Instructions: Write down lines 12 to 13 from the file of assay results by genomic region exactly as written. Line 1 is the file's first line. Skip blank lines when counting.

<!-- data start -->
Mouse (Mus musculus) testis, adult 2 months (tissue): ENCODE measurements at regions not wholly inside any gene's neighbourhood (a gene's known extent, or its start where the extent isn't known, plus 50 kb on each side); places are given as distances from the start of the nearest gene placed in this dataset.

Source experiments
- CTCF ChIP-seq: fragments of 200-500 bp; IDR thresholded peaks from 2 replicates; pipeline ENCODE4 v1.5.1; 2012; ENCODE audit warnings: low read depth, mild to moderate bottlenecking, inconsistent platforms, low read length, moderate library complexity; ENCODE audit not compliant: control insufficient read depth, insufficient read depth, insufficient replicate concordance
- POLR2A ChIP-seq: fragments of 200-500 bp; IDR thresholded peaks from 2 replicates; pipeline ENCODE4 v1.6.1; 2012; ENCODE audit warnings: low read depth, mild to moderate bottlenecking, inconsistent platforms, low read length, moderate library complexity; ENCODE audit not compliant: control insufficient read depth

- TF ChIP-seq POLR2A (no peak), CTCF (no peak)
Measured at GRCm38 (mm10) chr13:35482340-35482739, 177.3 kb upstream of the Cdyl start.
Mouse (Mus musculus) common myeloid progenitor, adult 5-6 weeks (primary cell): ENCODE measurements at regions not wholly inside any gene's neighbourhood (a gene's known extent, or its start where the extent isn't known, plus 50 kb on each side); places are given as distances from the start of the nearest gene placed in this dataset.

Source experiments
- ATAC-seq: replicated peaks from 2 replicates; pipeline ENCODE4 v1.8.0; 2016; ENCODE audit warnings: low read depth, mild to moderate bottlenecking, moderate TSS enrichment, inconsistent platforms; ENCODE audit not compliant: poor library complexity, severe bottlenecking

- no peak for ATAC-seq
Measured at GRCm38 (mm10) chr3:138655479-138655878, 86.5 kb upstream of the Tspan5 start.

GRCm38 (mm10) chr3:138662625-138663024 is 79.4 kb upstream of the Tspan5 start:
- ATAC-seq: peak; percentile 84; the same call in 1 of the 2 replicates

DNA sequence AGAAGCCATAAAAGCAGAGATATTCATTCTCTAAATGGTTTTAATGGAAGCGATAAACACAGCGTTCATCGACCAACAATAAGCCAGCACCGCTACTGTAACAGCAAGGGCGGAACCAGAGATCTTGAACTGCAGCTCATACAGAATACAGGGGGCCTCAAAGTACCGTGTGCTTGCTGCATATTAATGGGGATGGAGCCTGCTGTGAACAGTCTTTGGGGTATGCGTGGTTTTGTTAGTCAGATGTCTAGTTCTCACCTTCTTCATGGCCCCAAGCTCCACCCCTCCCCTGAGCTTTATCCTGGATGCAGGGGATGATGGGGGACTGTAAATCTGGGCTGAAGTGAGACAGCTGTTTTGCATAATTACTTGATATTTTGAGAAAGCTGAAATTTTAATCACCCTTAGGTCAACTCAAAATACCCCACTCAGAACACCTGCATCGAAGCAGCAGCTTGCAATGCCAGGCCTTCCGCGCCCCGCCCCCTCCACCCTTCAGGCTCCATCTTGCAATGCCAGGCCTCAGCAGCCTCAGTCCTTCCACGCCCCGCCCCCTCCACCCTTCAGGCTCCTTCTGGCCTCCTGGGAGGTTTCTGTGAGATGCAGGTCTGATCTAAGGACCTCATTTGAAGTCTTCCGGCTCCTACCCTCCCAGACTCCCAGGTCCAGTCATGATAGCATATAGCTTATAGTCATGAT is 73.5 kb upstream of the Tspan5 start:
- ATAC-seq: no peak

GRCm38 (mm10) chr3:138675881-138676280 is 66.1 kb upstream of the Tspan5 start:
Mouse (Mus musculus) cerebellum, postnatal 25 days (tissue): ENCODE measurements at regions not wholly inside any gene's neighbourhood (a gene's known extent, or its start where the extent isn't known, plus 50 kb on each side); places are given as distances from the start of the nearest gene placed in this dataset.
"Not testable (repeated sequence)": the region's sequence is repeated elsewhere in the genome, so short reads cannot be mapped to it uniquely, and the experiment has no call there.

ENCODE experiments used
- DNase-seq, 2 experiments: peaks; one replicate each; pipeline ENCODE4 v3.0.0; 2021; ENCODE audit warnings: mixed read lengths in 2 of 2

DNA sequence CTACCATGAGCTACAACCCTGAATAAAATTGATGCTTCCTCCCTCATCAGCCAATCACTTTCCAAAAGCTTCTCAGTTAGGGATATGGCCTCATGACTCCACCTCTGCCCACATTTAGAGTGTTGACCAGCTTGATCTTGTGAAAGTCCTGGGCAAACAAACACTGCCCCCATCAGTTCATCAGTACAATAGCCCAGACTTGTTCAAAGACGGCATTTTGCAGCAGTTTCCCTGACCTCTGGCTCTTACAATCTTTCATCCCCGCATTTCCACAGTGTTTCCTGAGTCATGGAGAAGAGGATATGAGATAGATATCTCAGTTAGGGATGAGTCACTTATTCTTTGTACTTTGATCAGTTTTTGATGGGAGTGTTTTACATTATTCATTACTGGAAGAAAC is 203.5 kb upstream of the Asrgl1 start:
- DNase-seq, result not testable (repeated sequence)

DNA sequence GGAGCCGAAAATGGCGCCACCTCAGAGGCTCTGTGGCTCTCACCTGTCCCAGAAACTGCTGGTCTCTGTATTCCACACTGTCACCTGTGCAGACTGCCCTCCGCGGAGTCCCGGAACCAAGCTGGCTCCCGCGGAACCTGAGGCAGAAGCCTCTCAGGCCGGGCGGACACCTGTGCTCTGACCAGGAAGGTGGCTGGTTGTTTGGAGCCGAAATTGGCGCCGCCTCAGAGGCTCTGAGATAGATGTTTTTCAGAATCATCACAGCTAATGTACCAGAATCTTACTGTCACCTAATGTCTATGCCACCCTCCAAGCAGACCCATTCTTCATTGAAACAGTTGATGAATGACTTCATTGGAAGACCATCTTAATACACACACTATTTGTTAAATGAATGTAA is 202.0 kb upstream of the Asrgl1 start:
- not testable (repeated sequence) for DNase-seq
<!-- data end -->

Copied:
GRCm38 (mm10) chr3:138662625-138663024 is 79.4 kb upstream of the Tspan5 start:
- ATAC-seq: peak; percentile 84; the same call in 1 of the 2 replicates